That said, it’s curious that Walt’s critique is of what he sees as some special privilege only extended to Black congregations. Members of the Religious Right who are now and have always been overwhelmingly White, have long asserted their voice on political matters with little penalty. Consider for example the enormous influence wielded by people like Pat Robertson and Jerry Falwell whose congregations have long funneled money toward conservative candidates and causes. Even after his death Falwell’s University continues to prominently feature conservative politicians like Mitt Romney and Newt Gingrich. Remember when they invited a “repentant” Mel Gibson to give a speech after his anti-Semitic tirade about Hollywood? Rick Warren of California helped raise millions of dollars from around the country to defeat a marriage equality bill in that state. And let’s not forget Westboro “Church”. It seems that it may be time for a broader conversation about religious communities and political involvement that doesn’t focus on a particular group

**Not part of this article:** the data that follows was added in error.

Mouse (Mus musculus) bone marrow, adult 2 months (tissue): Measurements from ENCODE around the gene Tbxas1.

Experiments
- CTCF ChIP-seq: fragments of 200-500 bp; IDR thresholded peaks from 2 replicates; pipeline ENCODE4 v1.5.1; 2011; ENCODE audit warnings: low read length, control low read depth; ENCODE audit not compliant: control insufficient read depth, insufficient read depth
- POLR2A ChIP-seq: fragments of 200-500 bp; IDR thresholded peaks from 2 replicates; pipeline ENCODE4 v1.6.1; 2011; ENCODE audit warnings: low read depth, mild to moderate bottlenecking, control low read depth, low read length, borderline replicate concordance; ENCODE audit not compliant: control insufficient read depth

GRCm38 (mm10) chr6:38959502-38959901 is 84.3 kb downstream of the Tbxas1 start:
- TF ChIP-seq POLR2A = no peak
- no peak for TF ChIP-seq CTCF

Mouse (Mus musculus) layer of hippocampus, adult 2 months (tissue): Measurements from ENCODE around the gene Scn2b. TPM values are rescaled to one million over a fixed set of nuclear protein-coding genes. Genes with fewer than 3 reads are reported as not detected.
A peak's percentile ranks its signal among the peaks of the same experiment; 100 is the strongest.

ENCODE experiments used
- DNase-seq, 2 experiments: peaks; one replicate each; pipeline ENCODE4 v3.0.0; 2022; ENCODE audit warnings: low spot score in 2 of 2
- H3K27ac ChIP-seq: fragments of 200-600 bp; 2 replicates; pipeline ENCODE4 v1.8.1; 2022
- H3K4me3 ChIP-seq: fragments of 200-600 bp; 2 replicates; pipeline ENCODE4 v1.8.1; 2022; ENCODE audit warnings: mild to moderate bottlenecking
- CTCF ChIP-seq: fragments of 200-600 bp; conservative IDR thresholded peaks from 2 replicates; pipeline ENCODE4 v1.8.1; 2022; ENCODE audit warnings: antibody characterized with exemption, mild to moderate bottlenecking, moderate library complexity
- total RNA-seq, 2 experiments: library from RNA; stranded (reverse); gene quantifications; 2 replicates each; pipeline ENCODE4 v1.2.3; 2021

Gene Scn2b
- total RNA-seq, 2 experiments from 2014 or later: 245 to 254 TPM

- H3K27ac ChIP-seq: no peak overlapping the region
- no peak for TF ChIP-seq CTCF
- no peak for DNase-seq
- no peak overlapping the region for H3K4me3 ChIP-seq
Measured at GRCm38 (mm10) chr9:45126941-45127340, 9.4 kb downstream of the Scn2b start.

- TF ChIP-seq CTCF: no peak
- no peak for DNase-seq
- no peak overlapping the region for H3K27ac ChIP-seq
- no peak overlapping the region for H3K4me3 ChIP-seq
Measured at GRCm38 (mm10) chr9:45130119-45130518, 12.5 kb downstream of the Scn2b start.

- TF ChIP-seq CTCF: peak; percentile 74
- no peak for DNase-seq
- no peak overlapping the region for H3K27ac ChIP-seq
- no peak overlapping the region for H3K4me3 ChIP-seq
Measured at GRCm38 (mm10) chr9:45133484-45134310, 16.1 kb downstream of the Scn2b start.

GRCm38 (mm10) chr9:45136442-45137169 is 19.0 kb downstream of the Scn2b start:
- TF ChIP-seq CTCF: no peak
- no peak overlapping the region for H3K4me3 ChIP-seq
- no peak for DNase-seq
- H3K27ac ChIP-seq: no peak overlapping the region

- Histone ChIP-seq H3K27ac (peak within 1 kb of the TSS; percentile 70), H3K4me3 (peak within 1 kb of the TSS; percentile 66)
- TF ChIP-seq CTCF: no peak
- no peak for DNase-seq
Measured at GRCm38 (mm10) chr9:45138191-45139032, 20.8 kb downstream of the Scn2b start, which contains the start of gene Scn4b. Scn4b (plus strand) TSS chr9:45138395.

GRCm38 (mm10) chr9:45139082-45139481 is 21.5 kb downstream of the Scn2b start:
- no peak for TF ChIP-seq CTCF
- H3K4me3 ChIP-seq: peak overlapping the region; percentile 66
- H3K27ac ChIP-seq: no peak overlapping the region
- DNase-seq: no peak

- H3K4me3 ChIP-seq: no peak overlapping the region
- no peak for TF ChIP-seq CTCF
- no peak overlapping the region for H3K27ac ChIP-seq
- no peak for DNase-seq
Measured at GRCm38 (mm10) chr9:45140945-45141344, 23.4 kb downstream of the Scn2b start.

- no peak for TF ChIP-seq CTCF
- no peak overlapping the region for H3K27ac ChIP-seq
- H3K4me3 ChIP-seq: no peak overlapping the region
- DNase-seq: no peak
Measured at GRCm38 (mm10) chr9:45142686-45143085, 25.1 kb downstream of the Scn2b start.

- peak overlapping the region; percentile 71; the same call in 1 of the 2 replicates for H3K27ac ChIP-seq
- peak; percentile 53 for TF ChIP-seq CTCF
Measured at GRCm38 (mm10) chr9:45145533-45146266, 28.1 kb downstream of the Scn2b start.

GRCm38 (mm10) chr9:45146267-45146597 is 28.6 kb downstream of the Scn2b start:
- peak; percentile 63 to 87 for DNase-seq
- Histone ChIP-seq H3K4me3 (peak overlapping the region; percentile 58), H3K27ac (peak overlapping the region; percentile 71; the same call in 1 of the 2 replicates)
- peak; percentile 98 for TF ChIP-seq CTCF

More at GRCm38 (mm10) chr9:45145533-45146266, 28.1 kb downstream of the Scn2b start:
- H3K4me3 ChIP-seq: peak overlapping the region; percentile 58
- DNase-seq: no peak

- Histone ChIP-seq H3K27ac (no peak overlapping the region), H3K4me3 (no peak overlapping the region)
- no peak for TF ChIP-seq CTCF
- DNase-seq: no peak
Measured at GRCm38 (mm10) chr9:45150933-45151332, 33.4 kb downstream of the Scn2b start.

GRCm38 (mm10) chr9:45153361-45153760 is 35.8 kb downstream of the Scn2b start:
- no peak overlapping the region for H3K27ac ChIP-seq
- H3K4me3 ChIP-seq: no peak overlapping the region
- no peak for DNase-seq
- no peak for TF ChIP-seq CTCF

posted by: ebw1957 on February 17, 2014 4:33pm
Wow…. a “suburban Republican” from West Haven. Best tell the West Haven leaders - they thought they ran a city.
posted by: Walt on February 17, 2014 4:56pm
Thanks for all 3 responses to my query.
As indicated in replies above, I guess I must have been primarily thinking of the New Haven Black Clergy group which appears to frequently go overboard , endorsing candidates and other moves which seem questionable rather than Black churches in general.
Do not know of other local religious groups or churches which endorse candidates. Black or White or other
My own church , and most others I know of would not allow candidates to speak from the pulpit or altar during campaigns, and I never heard locally of candidates from other than the New Haven Black churches group being endorsed by pastors or clergy or the Church
As said by Mr Paine I believe members of that group have used their churches to promote candidates and make endorsements. (wrong?)
.It is the obligation of churches, I believe to speak out on moral issues, like abortion etc as the prof pointed out above
(Never heard of the Westboro “Church” cited by the prof so do not see its relevance to the issue)
Falwell University is also not a “Church” nor did it endorse candidates as far as I know and Rick Warren (Never heard of him either) certainly has the right to raise money to fight for his beliefs even when the prof disagrees with him, I would think.